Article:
> operation system, invented by a Soviet computer hacker named Linyos
    > Torovoltos, before the Russians lost the Cold War. It is based on a program
    > called "xenix", which was written by Microsoft for the US government. These
    > programs are used by hackers to break into other people's computer systems
    > to steal credit card numbers. They may also be used to break into people's
    > stereos to steal their music, using the "mp3" program. Torovoltos is a
    > notorious hacker, responsible for writing many hacker programs, such as
    > "telnet", which is used by hackers to connect to machines on the internet
    > without using a telephone.


    LOL
    right now Im making some mp3's to break into stereo's..
    if my mp3 gets played by the radio station I can take over teh werld!!!

    --

    Hardware, n.: The parts of a computer system that can be kicked
    froggy, Feb 15, 2005
    #6
  7. wunderbar

    froggy Guest

    On Wed, 16 Feb 2005 08:25:51 +1300, froggy wrote:

    > On Wed, 16 Feb 2005 08:16:00 +1300, cowboyz wrote:
    >
    >>
    >>
    >> Dorado wrote:
    >>> Justin wrote:
    >>>> wunderbar wrote:
    >>>>
    >>>>>
    >>>>> 2. Are you finding programs on your computer that you don't remember
    >>>>> installing?
    >>>>>
    >>>>> Your son will probably try to install some hacker software. He may
    >>>>> attempt to conceal the presence of the software in some way, but you
    >>>>> can usually find any new programs by reading through the programs
    >>>>> listed under "Install/Remove Programs" in your control panel.
    >>>>> Popular hacker software includes "Comet Cursor", "Bonzi Buddy" and
    >>>>> "Flash".
    >>>>>
    >>>> Bonzi Buddy, Comet Cusor, Flash = Hacker Software
    >>>>
    >>>> Ha ha ha ha ROTFLMAO
    >>>>
    >>>> Tears streaming from my eyes.
    >>>>
    >>>> This looks suspiciously like urban legend stuff to me.
    >>>>
    >>>> Regards
    >>>>
    >>>> Justin
    >>>

    >>
    >>
    >>> Its a joke.. not an urban legend ...

    >>
    >> But this bit is true isn't it??
    >>
    >> 8. Is your son obsessed with "Lunix"?
    >>
    >> BSD, Lunix, Debian and Mandrake are all versions of an illegal hacker
    >> operation system, invented by a Soviet computer hacker named Linyos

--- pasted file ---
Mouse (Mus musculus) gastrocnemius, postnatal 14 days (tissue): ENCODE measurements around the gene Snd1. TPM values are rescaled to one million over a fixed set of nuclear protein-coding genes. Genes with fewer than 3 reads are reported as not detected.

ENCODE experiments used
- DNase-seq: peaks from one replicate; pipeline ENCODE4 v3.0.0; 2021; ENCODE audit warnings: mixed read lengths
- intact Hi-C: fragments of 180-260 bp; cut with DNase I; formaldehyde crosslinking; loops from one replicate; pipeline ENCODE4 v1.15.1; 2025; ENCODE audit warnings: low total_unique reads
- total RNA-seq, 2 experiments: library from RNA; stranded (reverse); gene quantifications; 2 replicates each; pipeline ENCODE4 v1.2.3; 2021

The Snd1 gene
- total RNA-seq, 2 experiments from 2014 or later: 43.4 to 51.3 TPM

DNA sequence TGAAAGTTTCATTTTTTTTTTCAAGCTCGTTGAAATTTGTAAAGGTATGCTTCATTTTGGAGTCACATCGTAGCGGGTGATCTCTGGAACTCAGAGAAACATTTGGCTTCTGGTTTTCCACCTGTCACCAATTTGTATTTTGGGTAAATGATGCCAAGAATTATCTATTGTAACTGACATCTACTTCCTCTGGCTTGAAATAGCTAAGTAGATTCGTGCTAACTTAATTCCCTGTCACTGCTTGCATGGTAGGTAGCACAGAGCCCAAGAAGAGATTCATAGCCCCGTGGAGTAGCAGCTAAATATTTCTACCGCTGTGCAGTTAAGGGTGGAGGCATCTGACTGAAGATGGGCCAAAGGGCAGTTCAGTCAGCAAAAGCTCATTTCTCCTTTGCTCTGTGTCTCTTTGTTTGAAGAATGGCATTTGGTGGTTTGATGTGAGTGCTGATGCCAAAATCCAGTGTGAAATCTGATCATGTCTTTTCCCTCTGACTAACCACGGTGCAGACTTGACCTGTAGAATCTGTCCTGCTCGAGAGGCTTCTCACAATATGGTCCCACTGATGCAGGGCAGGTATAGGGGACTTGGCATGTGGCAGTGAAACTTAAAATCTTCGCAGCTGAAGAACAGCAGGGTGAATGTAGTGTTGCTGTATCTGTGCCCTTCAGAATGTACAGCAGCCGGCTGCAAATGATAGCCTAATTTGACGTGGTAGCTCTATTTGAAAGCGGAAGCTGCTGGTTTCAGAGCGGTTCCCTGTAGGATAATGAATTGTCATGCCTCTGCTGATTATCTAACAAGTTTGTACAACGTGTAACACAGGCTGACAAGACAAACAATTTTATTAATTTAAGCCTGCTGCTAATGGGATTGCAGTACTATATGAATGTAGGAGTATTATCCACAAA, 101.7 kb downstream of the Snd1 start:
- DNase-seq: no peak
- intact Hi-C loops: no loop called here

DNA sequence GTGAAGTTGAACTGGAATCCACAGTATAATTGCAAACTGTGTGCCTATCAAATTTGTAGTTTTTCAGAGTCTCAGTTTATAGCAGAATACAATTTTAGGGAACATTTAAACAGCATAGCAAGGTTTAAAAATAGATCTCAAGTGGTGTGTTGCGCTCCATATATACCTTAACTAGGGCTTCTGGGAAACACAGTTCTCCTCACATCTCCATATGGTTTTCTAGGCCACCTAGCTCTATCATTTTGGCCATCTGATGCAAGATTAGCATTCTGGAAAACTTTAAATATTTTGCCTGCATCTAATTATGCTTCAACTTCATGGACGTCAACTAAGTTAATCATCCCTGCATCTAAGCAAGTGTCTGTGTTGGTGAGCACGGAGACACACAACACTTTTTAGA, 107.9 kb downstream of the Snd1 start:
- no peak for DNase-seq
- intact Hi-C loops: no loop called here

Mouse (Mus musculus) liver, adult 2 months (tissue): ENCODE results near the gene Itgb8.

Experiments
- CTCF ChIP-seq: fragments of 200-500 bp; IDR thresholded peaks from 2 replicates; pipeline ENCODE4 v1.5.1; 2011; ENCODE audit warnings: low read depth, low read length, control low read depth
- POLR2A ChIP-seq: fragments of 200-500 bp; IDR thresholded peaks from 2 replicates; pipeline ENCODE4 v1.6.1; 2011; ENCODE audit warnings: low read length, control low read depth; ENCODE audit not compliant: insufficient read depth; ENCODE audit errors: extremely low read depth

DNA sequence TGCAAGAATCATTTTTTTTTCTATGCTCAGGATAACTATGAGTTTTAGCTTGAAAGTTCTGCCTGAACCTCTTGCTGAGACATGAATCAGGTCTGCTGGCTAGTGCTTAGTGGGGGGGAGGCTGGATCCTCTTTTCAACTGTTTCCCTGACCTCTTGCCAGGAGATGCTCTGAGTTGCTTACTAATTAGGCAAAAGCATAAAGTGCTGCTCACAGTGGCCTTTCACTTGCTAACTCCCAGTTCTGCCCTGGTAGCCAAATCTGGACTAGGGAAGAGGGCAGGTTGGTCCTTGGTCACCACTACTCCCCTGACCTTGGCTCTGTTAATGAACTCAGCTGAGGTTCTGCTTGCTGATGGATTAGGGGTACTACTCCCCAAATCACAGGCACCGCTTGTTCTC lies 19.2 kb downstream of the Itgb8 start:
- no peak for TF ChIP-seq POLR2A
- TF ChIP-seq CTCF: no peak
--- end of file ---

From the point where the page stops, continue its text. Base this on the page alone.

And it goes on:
>> Torovoltos, before the Russians lost the Cold War. It is based on a program
    >> called "xenix", which was written by Microsoft for the US government. These
    >> programs are used by hackers to break into other people's computer systems
    >> to steal credit card numbers. They may also be used to break into people's
    >> stereos to steal their music, using the "mp3" program. Torovoltos is a
    >> notorious hacker, responsible for writing many hacker programs, such as
    >> "telnet", which is used by hackers to connect to machines on the internet
    >> without using a telephone.

    >
    > LOL
    > right now Im making some mp3's to break into stereo's..
    > if my mp3 gets played by the radio station I can take over teh werld!!!


    ooops i forgot to add..
    muahahahahahahahahahahahahahaha!
    <insert ominous sounding music>

    --

    Hardware, n.: The parts of a computer system that can be kicked
    froggy, Feb 15, 2005
    #7
  8. wunderbar

    ray Guest

    Besides the obvious Linux FUD, I have a problem with all the references to
    'son'. I'm not a strident 'political correctness' freak, but this is also
    an obviously sexual stereotype. My daughter has a double degree in
    mathematics and computer science.
    ray, Feb 15, 2005
    #8
  9. wunderbar

    geopelia Guest

    I keep getting error messages about emails I have sent to addresses I have
    never heard of. Computer chaps say just ignore them. Is this just hackers
    at work?
    geopelia, Feb 15, 2005
    #9
  10. geopelia wrote:
    > I keep getting error messages about emails I have sent to addresses I have
    > never heard of. Computer chaps say just ignore them. Is this just hackers
    > at work?


    yes... there is no conspiracy, they are after you.

    kidding... yeah, ignore them, probably just compormised windows boxes
    pumping out virus/trojan/spam.
    Dave - Dave.net.nz, Feb 15, 2005
    #10
  11. wunderbar

    geopelia Guest

    "Dave - Dave.net.nz" <> wrote in message
    news:...
    > geopelia wrote:
    > > I keep getting error messages about emails I have sent to addresses I

    have
    > > never heard of. Computer chaps say just ignore them. Is this just

    hackers
    > > at work?

    >
    > yes... there is no conspiracy, they are after you.